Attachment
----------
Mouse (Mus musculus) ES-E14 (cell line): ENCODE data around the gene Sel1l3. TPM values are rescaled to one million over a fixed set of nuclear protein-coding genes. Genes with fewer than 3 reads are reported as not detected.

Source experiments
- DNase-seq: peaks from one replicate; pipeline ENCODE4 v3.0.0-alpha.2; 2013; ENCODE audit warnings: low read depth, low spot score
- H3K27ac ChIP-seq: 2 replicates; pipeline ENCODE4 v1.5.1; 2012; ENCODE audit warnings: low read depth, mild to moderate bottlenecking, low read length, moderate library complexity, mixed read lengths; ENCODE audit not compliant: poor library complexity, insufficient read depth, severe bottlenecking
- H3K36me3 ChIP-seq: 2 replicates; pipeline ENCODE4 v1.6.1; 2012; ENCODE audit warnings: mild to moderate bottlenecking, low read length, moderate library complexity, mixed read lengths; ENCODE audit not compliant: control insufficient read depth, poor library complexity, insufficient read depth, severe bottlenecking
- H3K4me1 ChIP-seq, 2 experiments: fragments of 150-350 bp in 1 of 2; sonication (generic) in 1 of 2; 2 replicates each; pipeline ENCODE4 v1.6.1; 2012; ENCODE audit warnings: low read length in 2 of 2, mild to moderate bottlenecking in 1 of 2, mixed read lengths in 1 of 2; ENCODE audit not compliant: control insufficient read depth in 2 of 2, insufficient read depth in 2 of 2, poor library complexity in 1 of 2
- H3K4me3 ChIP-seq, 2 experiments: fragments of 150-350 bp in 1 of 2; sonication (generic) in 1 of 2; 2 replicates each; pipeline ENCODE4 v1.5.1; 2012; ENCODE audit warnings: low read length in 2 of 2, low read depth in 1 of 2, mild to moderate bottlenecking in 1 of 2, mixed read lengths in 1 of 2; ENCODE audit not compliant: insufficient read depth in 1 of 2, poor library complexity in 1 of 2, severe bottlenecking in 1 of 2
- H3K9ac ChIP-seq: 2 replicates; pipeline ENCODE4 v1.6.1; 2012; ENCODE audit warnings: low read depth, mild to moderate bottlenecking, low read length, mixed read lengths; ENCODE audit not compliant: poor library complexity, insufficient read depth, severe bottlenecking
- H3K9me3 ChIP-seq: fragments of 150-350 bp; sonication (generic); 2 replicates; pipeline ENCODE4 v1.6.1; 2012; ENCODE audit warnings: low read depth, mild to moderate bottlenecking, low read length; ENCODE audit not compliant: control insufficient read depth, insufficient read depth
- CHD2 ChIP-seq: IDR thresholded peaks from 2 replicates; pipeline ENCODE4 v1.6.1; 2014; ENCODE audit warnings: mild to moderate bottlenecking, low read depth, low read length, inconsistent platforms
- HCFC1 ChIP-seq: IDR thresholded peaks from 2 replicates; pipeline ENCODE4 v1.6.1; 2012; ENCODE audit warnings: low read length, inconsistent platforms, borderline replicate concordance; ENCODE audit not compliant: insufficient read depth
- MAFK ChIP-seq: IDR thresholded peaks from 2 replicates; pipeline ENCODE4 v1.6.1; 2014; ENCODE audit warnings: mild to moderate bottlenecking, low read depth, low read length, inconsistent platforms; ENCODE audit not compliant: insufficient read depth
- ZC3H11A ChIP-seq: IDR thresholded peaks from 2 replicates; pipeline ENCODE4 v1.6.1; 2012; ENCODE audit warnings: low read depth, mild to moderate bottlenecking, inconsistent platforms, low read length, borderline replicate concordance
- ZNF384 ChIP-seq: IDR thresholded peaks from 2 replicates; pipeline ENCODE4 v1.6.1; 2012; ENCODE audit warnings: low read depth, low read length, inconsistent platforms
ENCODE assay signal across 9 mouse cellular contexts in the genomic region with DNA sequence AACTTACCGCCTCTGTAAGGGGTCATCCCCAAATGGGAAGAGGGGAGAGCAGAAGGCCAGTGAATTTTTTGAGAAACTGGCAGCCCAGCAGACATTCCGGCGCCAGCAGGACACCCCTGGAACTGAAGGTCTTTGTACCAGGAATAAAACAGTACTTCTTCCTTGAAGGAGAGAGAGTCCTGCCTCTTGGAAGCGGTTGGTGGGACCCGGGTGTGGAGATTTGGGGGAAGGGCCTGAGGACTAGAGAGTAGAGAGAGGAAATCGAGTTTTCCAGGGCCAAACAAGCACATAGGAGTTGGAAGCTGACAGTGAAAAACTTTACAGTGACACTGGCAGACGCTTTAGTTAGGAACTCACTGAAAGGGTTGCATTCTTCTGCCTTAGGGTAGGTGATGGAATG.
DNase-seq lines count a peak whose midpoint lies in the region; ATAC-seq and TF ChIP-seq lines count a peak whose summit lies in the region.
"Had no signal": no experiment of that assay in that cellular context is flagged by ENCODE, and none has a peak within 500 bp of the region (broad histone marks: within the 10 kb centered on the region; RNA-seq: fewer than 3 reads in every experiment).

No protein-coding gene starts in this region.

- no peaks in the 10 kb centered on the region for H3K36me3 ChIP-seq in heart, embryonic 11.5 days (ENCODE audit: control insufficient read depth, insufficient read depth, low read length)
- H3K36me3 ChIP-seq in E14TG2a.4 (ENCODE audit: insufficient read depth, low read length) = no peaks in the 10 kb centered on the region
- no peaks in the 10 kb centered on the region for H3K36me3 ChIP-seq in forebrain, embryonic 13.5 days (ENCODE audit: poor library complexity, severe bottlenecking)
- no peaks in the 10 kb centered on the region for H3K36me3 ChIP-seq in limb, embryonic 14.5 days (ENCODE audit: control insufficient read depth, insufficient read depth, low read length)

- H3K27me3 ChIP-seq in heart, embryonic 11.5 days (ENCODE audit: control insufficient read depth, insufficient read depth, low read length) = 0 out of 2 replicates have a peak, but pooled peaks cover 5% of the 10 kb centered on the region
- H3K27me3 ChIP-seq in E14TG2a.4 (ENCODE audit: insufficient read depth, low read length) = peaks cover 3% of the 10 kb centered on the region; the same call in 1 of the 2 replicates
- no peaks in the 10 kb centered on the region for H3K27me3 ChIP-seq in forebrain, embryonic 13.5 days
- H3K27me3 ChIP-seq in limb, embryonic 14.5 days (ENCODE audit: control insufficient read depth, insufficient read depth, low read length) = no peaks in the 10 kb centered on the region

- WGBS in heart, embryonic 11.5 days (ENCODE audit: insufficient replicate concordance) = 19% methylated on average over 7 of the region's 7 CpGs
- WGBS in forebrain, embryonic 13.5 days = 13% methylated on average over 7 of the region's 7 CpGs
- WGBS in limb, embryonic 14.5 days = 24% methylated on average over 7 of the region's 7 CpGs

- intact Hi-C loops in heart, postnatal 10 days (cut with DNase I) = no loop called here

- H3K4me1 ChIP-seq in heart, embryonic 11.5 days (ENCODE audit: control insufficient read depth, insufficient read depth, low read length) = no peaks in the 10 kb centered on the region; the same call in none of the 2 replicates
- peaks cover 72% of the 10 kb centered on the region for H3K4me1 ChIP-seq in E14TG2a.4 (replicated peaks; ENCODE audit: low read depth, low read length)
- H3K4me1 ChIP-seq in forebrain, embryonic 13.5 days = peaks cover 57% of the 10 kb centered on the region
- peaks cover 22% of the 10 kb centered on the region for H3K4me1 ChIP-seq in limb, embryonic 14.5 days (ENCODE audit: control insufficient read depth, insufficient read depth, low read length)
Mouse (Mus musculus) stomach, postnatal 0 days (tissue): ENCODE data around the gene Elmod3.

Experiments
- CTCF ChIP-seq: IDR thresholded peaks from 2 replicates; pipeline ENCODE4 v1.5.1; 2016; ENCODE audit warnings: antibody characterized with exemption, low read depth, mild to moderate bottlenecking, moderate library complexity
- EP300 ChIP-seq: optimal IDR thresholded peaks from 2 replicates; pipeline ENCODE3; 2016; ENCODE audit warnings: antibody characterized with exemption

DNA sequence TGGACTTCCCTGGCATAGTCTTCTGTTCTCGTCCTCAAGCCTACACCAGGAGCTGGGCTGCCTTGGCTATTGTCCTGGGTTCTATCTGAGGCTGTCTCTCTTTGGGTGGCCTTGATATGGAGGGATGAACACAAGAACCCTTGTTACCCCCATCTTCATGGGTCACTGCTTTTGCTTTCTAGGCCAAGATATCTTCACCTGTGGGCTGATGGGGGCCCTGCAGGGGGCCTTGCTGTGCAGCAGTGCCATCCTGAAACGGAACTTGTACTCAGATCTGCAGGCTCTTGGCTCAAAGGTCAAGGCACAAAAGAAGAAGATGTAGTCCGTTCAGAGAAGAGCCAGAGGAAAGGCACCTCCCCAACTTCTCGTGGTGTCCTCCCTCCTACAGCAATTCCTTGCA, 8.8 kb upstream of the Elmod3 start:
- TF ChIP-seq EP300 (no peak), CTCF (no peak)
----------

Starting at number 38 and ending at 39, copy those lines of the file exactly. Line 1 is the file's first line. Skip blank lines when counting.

- EP300 ChIP-seq: optimal IDR thresholded peaks from 2 replicates; pipeline ENCODE3; 2016; ENCODE audit warnings: antibody characterized with exemption

DNA sequence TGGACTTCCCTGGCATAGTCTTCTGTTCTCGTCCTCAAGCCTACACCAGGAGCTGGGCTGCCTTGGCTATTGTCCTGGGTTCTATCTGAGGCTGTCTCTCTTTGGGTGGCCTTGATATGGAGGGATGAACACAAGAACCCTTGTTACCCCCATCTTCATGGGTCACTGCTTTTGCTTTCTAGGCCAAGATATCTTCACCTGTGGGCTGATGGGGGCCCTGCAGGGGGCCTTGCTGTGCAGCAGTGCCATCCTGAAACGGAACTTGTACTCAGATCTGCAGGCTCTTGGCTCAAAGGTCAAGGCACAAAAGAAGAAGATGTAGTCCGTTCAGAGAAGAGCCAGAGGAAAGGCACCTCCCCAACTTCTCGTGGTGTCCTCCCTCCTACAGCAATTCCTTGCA, 8.8 kb upstream of the Elmod3 start: